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Title: Controllable charge transfer via DNA molecules
Authors: Liu, Yuanjun
Keywords: DRNTU::Science::Chemistry::Biochemistry::Spectroscopy
DRNTU::Engineering::Materials::Photonics and optoelectronics materials
DRNTU::Science::Chemistry::Physical chemistry::Electrochemistry
Issue Date: 2015
Publisher: Nanyang Technological University
Source: Liu, Y. (2015). Controllable charge transfer via DNA molecules. Doctoral thesis, Nanyang Technological University, Singapore.
Abstract: Electron transfer is the most essential process in any chemical or biochemical reactions. Especially, the movement of electrons in biological system is essential for life processes. Charge transfer via DNA molecules has been studied for decades. Double helix DNA structure with closed packed π stack has been considered to mediate long-range charge transfer. Although the comprehensive fundamental description of charge transfer along DNA is still missing, the process can be categorized into oxidative holes and reductive electrons transfer/transport. Hence, this thesis focused on investigation and actively control of charge transfer via DNA and DNA complex nanostructures. With rational design, the DNA based electrical nanodevices can achieve controllable performance. Dye molecules interaction is one of convenient perturbation method to enhance charge transfer along DNA. Thermally controllable charge transport via DNA molecules will also be presented in this thesis. In addition, electrochemically modulated charge transfer is utilized and investigated. Potential-dependent Raman responses, which are corresponding to redox switching and fluctuant electromagnetic enhancement caused by electro-triggered LSPR shift of substrate, allow us to characterize the electrochemical process with intensity variation of representative Raman bands as a function of potentials. Meanwhile, based on the advantage of high spatial resolution, the process of electron transfer along dsDNA chains have been specifically aimed by judicious choice of DNA intercalator on a heterogeneously modified electrode surface, providing a powerful tool to study heterogeneous reactions during electroanalysis. As consequence, this project is aiming to develop novel integrated nanostructure-biomolecule hybrid devices for both application and fundamental study based on nanofabrication and focus on thermally/electrochemically/optically multi-modulated nanodevices based on DNA complex with the combination of nanoelectronics and plasmonics.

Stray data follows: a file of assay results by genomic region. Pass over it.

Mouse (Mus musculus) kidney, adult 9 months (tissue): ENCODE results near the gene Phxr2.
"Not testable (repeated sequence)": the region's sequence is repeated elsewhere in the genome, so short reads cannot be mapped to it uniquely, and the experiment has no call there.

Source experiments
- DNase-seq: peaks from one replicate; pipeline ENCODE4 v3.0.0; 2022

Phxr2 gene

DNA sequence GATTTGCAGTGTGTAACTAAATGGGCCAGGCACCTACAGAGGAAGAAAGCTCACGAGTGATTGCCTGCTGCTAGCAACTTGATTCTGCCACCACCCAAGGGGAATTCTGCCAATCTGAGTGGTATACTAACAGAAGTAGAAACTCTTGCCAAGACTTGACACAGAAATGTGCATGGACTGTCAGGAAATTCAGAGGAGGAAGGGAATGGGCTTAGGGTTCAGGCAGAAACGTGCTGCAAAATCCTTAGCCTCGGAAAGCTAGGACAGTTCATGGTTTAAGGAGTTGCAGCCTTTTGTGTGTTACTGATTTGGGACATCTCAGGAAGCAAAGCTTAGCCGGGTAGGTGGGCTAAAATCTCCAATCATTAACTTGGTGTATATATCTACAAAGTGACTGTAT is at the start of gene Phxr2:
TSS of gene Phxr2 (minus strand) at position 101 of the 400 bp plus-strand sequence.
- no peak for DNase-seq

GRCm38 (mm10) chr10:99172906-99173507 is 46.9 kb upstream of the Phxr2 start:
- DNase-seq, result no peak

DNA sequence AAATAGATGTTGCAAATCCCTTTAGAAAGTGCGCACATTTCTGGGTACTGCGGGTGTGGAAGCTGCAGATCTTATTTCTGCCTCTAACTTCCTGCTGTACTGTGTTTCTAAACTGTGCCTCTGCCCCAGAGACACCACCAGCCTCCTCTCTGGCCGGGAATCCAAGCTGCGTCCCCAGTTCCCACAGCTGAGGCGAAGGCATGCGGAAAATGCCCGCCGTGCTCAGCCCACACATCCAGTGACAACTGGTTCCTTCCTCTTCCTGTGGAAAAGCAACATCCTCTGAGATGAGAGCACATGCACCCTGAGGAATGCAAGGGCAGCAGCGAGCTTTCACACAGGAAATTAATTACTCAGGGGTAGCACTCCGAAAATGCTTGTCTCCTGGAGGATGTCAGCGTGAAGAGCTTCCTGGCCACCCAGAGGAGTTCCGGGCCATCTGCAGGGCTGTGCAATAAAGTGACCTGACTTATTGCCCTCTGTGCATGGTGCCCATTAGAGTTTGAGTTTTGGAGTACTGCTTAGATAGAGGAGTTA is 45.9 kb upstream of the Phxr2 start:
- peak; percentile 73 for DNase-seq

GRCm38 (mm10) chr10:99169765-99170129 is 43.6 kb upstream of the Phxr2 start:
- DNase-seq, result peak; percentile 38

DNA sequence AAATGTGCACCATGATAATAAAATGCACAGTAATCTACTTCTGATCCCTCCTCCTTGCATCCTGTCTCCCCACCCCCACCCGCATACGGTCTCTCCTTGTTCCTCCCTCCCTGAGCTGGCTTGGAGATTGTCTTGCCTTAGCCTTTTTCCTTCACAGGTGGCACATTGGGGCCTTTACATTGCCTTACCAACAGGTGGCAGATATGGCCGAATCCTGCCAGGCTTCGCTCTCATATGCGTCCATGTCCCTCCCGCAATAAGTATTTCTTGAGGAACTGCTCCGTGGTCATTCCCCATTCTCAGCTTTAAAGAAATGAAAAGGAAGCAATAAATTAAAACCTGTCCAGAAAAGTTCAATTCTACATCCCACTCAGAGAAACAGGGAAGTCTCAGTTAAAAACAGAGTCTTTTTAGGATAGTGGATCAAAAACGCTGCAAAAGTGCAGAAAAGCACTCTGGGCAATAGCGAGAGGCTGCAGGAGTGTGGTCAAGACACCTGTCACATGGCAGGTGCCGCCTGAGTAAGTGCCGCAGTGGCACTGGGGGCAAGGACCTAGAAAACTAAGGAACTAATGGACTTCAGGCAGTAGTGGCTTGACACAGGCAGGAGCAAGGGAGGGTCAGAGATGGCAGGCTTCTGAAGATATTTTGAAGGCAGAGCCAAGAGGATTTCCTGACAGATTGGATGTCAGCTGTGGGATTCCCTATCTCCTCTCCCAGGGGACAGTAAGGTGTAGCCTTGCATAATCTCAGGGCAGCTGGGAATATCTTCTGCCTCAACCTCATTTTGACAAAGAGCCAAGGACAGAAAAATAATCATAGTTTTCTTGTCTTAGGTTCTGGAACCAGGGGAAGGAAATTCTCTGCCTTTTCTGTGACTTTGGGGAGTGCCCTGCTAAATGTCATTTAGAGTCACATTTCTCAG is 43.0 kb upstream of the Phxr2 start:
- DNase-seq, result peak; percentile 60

Schools: School of Materials Science and Engineering 
Organisations: Centre for Biomimetic Sensor Science (CBSS)
Rights: This work is licensed under a Creative Commons Attribution-NonCommercial 4.0 International License (CC BY-NC 4.0).
Fulltext Permission: restricted
Fulltext Availability: With Fulltext
Appears in Collections:MSE Theses

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